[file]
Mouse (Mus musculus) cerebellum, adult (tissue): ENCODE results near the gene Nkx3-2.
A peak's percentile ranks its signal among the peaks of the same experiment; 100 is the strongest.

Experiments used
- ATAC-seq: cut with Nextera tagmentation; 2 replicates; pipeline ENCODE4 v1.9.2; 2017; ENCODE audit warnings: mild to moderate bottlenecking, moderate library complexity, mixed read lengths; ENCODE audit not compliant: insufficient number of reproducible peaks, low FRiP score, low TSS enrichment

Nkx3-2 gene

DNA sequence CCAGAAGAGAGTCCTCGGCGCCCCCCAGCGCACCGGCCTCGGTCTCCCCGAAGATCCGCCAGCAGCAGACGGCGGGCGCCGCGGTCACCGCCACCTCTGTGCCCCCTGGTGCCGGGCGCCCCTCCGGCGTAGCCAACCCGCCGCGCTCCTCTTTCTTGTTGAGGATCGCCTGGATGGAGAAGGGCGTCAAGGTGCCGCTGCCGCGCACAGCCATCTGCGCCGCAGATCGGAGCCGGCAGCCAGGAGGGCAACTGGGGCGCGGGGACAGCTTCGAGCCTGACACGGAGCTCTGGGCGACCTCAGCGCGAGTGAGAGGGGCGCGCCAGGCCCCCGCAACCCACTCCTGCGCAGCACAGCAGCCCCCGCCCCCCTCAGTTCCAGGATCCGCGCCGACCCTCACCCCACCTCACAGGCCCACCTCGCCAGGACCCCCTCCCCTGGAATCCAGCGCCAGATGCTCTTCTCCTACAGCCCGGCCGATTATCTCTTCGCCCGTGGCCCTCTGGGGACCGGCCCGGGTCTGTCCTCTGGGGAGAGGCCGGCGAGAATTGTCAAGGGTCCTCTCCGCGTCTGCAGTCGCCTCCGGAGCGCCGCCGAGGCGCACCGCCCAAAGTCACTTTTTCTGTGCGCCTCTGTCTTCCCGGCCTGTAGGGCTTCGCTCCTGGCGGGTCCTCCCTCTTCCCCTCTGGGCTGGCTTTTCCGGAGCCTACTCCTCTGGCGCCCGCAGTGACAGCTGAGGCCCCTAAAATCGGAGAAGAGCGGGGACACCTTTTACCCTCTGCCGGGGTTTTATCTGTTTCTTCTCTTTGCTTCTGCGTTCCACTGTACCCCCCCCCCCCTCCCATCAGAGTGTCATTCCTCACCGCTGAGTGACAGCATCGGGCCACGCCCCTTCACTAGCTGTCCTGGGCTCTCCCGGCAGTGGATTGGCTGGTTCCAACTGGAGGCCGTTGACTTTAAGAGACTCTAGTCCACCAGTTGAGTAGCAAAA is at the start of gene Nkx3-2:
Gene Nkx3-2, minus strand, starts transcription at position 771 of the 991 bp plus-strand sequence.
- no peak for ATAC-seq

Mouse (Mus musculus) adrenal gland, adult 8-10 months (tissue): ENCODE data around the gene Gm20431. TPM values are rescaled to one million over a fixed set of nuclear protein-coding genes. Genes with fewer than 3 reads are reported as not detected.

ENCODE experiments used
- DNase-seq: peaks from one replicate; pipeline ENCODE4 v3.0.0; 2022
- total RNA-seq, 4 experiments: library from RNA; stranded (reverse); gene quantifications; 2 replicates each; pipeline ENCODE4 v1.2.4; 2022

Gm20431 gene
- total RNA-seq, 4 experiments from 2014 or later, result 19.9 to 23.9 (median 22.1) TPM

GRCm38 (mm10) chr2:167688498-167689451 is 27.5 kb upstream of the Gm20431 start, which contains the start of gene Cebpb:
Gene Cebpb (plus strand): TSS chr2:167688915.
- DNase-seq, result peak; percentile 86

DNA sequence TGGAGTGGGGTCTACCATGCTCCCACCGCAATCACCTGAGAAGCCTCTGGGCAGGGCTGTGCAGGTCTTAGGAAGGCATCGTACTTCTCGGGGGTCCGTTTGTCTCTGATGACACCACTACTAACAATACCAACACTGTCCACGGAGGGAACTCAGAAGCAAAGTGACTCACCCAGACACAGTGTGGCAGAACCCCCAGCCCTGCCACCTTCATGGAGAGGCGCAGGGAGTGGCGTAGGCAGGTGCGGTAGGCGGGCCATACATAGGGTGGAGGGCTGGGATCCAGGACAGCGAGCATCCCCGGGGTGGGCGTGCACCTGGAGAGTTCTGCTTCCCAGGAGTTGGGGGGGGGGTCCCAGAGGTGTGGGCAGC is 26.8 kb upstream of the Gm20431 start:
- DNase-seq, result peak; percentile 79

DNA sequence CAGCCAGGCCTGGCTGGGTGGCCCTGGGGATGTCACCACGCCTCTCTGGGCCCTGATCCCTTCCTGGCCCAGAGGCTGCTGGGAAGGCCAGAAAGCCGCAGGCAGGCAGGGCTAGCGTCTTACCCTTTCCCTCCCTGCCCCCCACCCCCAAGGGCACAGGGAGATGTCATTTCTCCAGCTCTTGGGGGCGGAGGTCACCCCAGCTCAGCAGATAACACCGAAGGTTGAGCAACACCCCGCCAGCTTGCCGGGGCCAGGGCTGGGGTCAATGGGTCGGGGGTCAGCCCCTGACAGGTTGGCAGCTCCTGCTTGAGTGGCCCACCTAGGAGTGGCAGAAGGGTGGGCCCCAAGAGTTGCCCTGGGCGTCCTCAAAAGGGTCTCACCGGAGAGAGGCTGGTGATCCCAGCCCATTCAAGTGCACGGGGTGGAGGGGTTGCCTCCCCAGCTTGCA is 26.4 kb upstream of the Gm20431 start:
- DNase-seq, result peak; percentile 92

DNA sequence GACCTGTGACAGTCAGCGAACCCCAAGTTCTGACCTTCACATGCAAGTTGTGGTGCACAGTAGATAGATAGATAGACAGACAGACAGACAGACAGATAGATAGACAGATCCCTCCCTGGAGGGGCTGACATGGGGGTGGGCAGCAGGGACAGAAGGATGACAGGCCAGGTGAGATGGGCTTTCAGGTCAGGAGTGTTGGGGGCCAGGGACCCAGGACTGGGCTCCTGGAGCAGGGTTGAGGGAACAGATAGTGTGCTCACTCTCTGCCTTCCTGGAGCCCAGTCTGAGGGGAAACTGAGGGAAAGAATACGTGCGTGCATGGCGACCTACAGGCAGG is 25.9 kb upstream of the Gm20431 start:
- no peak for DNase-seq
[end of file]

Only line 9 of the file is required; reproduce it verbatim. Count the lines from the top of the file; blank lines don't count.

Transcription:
Mouse (Mus musculus) adrenal gland, adult 8-10 months (tissue): ENCODE data around the gene Gm20431. TPM values are rescaled to one million over a fixed set of nuclear protein-coding genes. Genes with fewer than 3 reads are reported as not detected.